Crop Tour Sees Consistency, Record Yield Potential In Corn Belt

August 21, 2018 12:47 PM
Scouts saw consistent, high-yield averages on nearly every stop, which could mean USDA’s record yield estimate might not be too far off the mark.

Even after trudging through mud and rain yesterday, soggy feet didn’t result in downtrodden attitudes. Scouts saw consistent, high-yield averages on nearly every stop, which could mean USDA’s record yield estimate might not be too far off the mark.

“1994 was the most consistent crop I have ever seen—it looked like a carpet was laid from Ohio to Nebraska,” said AgriTalk Host Chip Flory. “We are seeing that consistency [this year].”

Emily Carolan, Pioneer territory manager, Flory’s daughter and number-cruncher for the Pro Farmer Crop Tour, said when you dig into each route, that consistency is even more evident.

If you compare all routes in South Dakota, including those in the ‘rougher’ areas, yields are still pretty consistent, Carolan said. She saw route averages of 170, 177, 180 and 183 bu. per acre for corn—a small 13 bu. range.

 “In Ohio, it was even closer together, not quite the lows and the highs,” Carolan added. “178, 179, 182, 186, they noticed it yesterday when they were in Ohio—that’s a good route.”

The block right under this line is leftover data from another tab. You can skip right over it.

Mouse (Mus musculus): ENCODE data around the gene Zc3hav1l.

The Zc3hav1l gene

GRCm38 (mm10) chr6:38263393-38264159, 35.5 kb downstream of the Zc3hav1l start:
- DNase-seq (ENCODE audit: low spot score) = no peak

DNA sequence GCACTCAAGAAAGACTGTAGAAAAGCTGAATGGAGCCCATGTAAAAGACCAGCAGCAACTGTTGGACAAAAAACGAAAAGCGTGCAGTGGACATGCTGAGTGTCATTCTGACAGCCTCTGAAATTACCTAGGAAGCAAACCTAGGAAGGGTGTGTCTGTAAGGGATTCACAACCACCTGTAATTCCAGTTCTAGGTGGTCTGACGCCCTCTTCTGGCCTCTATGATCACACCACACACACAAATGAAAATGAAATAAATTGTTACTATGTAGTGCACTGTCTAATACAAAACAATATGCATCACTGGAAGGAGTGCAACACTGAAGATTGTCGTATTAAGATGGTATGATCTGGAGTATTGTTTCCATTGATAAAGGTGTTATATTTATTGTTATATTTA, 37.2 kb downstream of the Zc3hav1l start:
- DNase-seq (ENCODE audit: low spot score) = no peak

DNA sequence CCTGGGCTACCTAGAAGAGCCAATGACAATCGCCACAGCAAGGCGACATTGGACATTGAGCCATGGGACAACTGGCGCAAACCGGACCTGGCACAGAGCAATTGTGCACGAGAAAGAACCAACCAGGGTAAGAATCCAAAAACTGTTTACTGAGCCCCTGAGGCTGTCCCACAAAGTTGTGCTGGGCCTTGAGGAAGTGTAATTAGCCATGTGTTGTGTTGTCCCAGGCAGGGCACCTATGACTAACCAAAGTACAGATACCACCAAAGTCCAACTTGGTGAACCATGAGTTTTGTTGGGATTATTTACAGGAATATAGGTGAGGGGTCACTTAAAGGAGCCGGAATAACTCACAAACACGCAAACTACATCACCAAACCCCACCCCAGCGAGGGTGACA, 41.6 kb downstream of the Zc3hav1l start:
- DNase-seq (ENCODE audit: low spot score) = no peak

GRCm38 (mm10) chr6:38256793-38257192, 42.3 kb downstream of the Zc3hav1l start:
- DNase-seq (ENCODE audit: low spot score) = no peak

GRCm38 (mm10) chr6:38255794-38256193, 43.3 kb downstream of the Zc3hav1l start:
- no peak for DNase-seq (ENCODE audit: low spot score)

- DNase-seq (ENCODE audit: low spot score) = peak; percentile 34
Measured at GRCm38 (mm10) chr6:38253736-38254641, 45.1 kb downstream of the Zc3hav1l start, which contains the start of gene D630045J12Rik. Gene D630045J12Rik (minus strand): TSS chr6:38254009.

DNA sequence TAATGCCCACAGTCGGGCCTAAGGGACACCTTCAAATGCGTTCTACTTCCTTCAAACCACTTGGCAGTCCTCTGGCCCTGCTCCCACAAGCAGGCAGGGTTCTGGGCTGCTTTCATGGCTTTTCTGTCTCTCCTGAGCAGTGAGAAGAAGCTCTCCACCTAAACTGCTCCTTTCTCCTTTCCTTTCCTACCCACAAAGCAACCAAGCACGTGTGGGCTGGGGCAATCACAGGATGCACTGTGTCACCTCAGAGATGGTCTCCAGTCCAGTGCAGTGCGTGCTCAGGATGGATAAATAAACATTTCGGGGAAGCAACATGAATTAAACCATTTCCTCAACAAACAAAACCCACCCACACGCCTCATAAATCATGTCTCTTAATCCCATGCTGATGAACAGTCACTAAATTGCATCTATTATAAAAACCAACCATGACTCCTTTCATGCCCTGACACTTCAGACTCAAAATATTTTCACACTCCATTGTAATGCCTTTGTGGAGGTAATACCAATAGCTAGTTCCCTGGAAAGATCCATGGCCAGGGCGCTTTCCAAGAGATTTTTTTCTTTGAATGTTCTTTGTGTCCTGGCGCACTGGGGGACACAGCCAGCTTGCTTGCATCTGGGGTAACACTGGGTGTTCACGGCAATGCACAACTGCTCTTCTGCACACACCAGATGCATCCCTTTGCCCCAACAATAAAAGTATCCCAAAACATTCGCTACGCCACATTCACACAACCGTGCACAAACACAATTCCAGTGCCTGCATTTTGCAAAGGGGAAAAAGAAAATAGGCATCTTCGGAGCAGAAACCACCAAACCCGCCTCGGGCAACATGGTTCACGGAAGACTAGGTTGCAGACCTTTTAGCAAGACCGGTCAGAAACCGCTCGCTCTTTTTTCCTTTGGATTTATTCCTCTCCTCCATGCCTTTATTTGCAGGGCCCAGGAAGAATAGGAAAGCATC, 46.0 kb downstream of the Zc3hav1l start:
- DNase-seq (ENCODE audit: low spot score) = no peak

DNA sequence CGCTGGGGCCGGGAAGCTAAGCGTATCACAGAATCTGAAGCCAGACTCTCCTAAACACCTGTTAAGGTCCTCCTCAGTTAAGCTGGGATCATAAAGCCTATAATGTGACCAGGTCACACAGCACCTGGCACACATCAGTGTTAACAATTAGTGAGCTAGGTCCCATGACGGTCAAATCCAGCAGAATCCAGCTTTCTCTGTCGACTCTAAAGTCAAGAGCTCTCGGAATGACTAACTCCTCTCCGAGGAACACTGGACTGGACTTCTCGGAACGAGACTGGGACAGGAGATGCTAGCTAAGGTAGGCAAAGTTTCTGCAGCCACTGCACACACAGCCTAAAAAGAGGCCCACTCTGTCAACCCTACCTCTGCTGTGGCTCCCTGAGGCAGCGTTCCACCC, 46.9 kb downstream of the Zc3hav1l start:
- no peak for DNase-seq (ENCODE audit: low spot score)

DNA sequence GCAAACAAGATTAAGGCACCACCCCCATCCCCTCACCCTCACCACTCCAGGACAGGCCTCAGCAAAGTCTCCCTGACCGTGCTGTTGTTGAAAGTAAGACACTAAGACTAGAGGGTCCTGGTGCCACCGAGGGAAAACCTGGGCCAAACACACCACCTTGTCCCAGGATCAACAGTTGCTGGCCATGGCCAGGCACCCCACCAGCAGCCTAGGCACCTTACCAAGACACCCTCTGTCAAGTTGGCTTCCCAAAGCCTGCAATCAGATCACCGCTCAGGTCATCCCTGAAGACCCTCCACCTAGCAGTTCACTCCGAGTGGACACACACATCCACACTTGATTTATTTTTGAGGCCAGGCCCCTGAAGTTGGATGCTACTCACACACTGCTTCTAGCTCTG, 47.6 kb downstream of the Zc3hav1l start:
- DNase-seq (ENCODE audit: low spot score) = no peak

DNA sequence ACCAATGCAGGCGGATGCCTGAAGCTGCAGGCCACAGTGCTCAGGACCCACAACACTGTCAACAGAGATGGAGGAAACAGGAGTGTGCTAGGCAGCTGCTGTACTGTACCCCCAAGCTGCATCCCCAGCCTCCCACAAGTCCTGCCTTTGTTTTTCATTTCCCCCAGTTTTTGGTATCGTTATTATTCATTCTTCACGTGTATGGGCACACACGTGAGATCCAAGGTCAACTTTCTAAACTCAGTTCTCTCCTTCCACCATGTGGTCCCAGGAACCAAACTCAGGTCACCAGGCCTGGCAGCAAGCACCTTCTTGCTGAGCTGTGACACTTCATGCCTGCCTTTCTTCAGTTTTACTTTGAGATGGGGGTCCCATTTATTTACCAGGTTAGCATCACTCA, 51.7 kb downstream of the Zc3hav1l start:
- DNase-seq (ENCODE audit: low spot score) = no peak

With numbers flowing in real-time, scouts can start tracking numbers and get more detailed information to paint a more accurate picture of the Corn Belt. If this consistency holds true for the next few days, U.S. farmers will be looking at a big, possibly record-breaking, national yield average.

“You’ve gotta be doggone consistent across the U.S. if you’re gonna build that yield,” Flory said. “I want to caution everyone. When you find good numbers in northeast Nebraska on day one everyone gets excited. Then on day two people ask, ‘Where did the corn go?’”

Teams today are making their way into parts of Nebraska with less idyllic growing conditions, including the south where dry weather prevails, which could result in lower yield estimates. Stay tuned for more coverage at or

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Spell Check

Augusta, ME
8/22/2018 07:48 AM

  It's just human nature that people just can't believe what they hear unless it's good news or actually touch and feel it themselves. Even if it's peer-reviewed scientific data, it won't be believed.

auburn, IL
8/22/2018 10:22 AM

  I guess its just common sense not to believe everything people tell you in todays world, the three ear check tells you nothing about the field , the test weight, how even or consistent the field is, what fields were checked, good or bad? how many fields checked? There is no scientific data to support this, unless you are going back after harvest and compare your estimates to real data, not only do we have to deal with this information but now we have the satellite pictures that predict yields on color, sorry , don't put much faith in this, will let the combine do the talking

auburn, IL
8/21/2018 07:09 PM

  don't worry , its all record yields , with 3 ears in a field


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